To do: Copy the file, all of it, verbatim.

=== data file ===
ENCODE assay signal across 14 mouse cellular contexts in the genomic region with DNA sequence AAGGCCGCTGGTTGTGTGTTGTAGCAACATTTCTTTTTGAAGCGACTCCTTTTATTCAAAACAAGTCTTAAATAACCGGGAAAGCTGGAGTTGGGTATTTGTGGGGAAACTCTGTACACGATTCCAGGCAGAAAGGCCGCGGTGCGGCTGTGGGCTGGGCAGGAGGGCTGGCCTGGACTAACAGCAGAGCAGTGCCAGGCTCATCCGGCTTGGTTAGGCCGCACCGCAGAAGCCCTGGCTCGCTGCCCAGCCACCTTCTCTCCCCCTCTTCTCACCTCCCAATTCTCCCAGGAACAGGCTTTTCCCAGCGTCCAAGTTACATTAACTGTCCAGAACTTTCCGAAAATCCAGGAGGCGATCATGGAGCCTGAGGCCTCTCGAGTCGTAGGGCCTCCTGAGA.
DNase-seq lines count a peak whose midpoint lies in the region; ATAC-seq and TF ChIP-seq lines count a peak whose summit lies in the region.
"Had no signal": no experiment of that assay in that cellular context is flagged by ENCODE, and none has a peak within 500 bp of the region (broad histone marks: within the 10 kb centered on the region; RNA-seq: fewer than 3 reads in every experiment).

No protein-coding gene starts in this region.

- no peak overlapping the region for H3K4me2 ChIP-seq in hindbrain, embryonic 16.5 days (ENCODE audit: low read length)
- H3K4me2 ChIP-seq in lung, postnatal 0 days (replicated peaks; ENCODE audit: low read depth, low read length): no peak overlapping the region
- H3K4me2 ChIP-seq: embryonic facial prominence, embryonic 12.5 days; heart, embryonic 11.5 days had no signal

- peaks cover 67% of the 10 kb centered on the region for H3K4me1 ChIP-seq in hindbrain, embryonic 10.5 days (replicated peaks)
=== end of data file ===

ENCODE assay signal across 14 mouse cellular contexts in the genomic region with DNA sequence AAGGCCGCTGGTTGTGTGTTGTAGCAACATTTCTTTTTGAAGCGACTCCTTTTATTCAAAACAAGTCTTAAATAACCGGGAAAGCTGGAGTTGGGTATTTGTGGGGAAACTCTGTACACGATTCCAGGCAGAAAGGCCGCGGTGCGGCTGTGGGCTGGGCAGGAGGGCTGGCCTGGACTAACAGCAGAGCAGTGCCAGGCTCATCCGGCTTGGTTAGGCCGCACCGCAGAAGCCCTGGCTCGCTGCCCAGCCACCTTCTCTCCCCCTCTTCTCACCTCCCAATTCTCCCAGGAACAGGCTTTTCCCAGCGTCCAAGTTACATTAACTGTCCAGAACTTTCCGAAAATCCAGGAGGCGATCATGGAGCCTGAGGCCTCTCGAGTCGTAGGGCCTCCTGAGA.
DNase-seq lines count a peak whose midpoint lies in the region; ATAC-seq and TF ChIP-seq lines count a peak whose summit lies in the region.
"Had no signal": no experiment of that assay in that cellular context is flagged by ENCODE, and none has a peak within 500 bp of the region (broad histone marks: within the 10 kb centered on the region; RNA-seq: fewer than 3 reads in every experiment).

No protein-coding gene starts in this region.

- no peak overlapping the region for H3K4me2 ChIP-seq in hindbrain, embryonic 16.5 days (ENCODE audit: low read length)
- H3K4me2 ChIP-seq in lung, postnatal 0 days (replicated peaks; ENCODE audit: low read depth, low read length): no peak overlapping the region
- H3K4me2 ChIP-seq: embryonic facial prominence, embryonic 12.5 days; heart, embryonic 11.5 days had no signal

- peaks cover 67% of the 10 kb centered on the region for H3K4me1 ChIP-seq in hindbrain, embryonic 10.5 days (replicated peaks)